It maybe wasn’t the best year to showcase grazing corn – or
any corn for that matter, but even with only an estimated eight ton yield per
acre, central Alberta rancher Ian Murray, says a demonstration field of forage
corn will still provide several weeks of grazing for his cattle this winter.
Murray, (pictured) who farms north of Acme, about an hour north of
Calgary, told about 30 producers participating in a Foothills Forage and
around the corn and then use a hot-wire across the field to limit feed the
stand this fall and winter. It is the first year the long time advocate of
year-round grazing systems has grown corn.
Working with Pickseed, Murray grew a couple different
varieties of Roundup Ready, low heat unit varieties. Pickseed 2230 RR
(pictured) is a 2075 heat unit variety, while Pickseed 2501 RR is a 2250 heat
unit variety. Total cost of the corn seeding (seed, fertilizer and herbicide)
was about $173 per acre.
The corn was seeded May 12, with an Archer corn planter. He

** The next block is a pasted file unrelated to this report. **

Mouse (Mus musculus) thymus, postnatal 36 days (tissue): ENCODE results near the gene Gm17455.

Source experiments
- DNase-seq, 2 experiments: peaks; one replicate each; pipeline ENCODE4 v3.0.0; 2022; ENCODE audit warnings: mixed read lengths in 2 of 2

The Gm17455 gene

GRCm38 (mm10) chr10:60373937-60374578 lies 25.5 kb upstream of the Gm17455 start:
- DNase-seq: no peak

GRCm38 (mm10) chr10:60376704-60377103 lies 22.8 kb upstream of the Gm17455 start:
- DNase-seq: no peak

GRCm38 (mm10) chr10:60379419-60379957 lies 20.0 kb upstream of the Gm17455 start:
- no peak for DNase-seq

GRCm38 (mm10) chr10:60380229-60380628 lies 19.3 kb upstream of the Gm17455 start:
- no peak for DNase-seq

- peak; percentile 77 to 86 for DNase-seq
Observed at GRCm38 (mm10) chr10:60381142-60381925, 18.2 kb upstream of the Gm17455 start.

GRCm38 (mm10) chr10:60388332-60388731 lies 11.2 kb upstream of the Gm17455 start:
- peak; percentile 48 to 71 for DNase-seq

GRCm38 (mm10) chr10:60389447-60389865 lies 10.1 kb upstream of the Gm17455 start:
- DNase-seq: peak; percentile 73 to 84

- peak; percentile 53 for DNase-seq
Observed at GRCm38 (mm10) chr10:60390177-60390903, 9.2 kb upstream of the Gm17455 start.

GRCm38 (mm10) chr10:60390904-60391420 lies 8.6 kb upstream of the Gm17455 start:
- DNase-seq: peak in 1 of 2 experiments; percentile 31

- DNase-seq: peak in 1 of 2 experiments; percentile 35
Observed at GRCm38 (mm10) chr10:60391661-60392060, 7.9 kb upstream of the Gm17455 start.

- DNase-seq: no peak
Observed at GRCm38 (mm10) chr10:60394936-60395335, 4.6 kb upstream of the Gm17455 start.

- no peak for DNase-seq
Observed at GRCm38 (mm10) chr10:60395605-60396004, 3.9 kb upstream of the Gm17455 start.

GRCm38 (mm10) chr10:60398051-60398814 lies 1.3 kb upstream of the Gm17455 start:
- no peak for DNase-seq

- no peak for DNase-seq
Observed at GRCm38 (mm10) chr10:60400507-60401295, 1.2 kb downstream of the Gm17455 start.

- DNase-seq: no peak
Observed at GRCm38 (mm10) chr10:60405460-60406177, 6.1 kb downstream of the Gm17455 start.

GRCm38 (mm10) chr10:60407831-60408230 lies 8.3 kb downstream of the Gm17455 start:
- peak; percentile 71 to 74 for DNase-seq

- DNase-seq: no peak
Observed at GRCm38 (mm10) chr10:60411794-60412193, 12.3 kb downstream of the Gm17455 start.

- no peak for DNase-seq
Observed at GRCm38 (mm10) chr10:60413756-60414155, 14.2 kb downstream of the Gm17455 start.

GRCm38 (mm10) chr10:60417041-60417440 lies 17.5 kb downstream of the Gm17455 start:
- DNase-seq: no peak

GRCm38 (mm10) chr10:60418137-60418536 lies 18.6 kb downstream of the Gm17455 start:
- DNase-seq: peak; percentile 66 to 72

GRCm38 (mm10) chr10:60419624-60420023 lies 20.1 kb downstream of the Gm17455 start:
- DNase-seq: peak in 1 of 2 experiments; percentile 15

recommendations. And because of wet conditions, he was only able to make one
application of glyphosate during the growing season. And it showed.
Cool and wet growing conditions, for a crop that needs heat,
and a heavy second flush of weeds for a crop that doesn’t do well with
competition, combined to produce what might be described as a mediocre 6’ to 6
½ ‘ stand of corn. And then to add injury to insult, an early frost had stopped
maturity of the kernels at the milky stage, when ideally they should be at the
But, as Pickseed representative Kevin Shaw pointed out,
producers shouldn’t judge any crop by a single very good or not-so-good year.
Although the Murray demonstration field hadn’t achieved its full potential,
mostly because of the adverse growing conditions, Shaw says it is still a
valuable feed source for cattle.
(See more about grazing corn in the October issues of Grainews).